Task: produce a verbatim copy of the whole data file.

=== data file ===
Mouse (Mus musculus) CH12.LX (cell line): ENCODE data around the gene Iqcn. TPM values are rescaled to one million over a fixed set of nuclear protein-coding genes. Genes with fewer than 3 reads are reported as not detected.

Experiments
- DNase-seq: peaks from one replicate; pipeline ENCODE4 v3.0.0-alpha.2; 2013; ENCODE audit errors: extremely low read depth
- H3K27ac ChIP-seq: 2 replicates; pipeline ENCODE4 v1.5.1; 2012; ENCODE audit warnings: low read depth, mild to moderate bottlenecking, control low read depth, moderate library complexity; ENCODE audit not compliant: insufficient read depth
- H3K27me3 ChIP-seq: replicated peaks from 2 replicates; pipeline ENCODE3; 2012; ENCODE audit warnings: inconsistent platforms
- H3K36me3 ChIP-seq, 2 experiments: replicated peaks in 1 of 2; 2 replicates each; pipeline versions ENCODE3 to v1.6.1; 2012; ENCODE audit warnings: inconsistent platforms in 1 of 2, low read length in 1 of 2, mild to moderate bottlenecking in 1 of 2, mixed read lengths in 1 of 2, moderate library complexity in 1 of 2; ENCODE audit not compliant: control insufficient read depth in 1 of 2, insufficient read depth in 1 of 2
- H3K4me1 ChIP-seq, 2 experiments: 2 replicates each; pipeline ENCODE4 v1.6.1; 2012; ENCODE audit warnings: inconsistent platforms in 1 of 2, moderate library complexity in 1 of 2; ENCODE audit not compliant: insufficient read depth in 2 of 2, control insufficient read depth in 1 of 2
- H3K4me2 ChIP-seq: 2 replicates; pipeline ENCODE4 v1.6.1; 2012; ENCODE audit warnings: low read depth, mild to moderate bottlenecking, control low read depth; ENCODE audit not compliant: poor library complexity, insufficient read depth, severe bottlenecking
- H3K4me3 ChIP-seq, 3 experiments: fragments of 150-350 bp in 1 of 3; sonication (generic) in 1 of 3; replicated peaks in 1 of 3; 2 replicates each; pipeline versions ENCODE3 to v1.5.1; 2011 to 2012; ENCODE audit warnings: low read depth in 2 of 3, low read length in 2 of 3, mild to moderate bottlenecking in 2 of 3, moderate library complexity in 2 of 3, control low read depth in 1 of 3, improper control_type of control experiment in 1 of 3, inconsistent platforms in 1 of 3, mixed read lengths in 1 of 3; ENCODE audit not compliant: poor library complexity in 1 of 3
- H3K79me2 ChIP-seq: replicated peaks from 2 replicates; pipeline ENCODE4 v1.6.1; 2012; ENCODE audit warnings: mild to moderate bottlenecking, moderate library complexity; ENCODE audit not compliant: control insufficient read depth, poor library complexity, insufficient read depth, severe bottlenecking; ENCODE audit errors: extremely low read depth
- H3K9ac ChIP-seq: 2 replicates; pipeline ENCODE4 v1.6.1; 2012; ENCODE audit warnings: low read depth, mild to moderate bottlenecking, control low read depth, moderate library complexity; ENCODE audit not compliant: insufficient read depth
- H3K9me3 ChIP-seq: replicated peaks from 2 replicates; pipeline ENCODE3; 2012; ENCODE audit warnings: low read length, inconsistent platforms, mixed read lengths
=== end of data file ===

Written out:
Mouse (Mus musculus) CH12.LX (cell line): ENCODE data around the gene Iqcn. TPM values are rescaled to one million over a fixed set of nuclear protein-coding genes. Genes with fewer than 3 reads are reported as not detected.

Experiments
- DNase-seq: peaks from one replicate; pipeline ENCODE4 v3.0.0-alpha.2; 2013; ENCODE audit errors: extremely low read depth
- H3K27ac ChIP-seq: 2 replicates; pipeline ENCODE4 v1.5.1; 2012; ENCODE audit warnings: low read depth, mild to moderate bottlenecking, control low read depth, moderate library complexity; ENCODE audit not compliant: insufficient read depth
- H3K27me3 ChIP-seq: replicated peaks from 2 replicates; pipeline ENCODE3; 2012; ENCODE audit warnings: inconsistent platforms
- H3K36me3 ChIP-seq, 2 experiments: replicated peaks in 1 of 2; 2 replicates each; pipeline versions ENCODE3 to v1.6.1; 2012; ENCODE audit warnings: inconsistent platforms in 1 of 2, low read length in 1 of 2, mild to moderate bottlenecking in 1 of 2, mixed read lengths in 1 of 2, moderate library complexity in 1 of 2; ENCODE audit not compliant: control insufficient read depth in 1 of 2, insufficient read depth in 1 of 2
- H3K4me1 ChIP-seq, 2 experiments: 2 replicates each; pipeline ENCODE4 v1.6.1; 2012; ENCODE audit warnings: inconsistent platforms in 1 of 2, moderate library complexity in 1 of 2; ENCODE audit not compliant: insufficient read depth in 2 of 2, control insufficient read depth in 1 of 2
- H3K4me2 ChIP-seq: 2 replicates; pipeline ENCODE4 v1.6.1; 2012; ENCODE audit warnings: low read depth, mild to moderate bottlenecking, control low read depth; ENCODE audit not compliant: poor library complexity, insufficient read depth, severe bottlenecking
- H3K4me3 ChIP-seq, 3 experiments: fragments of 150-350 bp in 1 of 3; sonication (generic) in 1 of 3; replicated peaks in 1 of 3; 2 replicates each; pipeline versions ENCODE3 to v1.5.1; 2011 to 2012; ENCODE audit warnings: low read depth in 2 of 3, low read length in 2 of 3, mild to moderate bottlenecking in 2 of 3, moderate library complexity in 2 of 3, control low read depth in 1 of 3, improper control_type of control experiment in 1 of 3, inconsistent platforms in 1 of 3, mixed read lengths in 1 of 3; ENCODE audit not compliant: poor library complexity in 1 of 3
- H3K79me2 ChIP-seq: replicated peaks from 2 replicates; pipeline ENCODE4 v1.6.1; 2012; ENCODE audit warnings: mild to moderate bottlenecking, moderate library complexity; ENCODE audit not compliant: control insufficient read depth, poor library complexity, insufficient read depth, severe bottlenecking; ENCODE audit errors: extremely low read depth
- H3K9ac ChIP-seq: 2 replicates; pipeline ENCODE4 v1.6.1; 2012; ENCODE audit warnings: low read depth, mild to moderate bottlenecking, control low read depth, moderate library complexity; ENCODE audit not compliant: insufficient read depth
- H3K9me3 ChIP-seq: replicated peaks from 2 replicates; pipeline ENCODE3; 2012; ENCODE audit warnings: low read length, inconsistent platforms, mixed read lengths